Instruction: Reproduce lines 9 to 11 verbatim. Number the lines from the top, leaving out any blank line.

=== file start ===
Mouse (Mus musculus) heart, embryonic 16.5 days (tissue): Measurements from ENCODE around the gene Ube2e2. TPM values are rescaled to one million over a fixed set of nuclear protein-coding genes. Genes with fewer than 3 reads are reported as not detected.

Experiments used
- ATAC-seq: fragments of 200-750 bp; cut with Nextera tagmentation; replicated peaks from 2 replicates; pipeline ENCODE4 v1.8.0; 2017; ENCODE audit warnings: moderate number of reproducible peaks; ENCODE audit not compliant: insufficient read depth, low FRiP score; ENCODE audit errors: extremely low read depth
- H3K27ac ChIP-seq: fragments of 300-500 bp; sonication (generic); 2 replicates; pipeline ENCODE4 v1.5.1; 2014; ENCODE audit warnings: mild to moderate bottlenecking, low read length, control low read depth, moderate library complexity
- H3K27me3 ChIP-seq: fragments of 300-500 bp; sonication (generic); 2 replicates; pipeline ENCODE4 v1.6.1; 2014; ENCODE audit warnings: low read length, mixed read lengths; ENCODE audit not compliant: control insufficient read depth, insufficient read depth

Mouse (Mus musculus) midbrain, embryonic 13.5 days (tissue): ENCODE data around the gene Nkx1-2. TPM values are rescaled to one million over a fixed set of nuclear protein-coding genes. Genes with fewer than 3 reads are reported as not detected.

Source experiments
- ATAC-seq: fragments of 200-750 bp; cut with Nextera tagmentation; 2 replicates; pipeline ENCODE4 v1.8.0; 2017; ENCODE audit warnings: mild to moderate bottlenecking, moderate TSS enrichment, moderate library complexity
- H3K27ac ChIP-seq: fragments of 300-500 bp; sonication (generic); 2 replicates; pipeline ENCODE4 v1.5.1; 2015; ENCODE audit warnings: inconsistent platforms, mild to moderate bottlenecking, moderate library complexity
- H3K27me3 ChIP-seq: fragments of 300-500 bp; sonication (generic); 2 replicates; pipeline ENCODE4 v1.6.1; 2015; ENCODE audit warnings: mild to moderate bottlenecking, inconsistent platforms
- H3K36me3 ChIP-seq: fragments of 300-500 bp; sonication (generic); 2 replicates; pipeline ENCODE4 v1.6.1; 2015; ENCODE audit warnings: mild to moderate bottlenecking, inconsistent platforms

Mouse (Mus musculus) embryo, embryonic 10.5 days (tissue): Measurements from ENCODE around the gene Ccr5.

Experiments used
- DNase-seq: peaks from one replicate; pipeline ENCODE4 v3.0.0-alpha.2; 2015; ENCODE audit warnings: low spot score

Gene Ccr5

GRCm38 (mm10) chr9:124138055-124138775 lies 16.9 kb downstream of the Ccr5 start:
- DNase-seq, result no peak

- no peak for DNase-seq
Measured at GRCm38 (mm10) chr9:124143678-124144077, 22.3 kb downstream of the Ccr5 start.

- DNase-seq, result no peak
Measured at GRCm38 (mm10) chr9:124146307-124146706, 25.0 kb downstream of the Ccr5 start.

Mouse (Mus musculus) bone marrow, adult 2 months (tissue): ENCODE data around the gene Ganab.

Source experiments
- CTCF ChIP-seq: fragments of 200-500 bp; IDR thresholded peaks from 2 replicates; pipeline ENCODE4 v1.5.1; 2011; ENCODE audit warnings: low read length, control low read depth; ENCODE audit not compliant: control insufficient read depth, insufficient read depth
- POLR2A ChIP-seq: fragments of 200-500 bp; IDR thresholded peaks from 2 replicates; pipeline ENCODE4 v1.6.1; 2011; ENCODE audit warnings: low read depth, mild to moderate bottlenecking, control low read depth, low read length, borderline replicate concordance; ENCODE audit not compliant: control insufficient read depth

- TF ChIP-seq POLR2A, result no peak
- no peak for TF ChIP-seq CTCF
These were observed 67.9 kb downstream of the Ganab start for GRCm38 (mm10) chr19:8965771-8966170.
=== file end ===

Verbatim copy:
- H3K27ac ChIP-seq: fragments of 300-500 bp; sonication (generic); 2 replicates; pipeline ENCODE4 v1.5.1; 2015; ENCODE audit warnings: inconsistent platforms, mild to moderate bottlenecking, moderate library complexity
- H3K27me3 ChIP-seq: fragments of 300-500 bp; sonication (generic); 2 replicates; pipeline ENCODE4 v1.6.1; 2015; ENCODE audit warnings: mild to moderate bottlenecking, inconsistent platforms
- H3K36me3 ChIP-seq: fragments of 300-500 bp; sonication (generic); 2 replicates; pipeline ENCODE4 v1.6.1; 2015; ENCODE audit warnings: mild to moderate bottlenecking, inconsistent platforms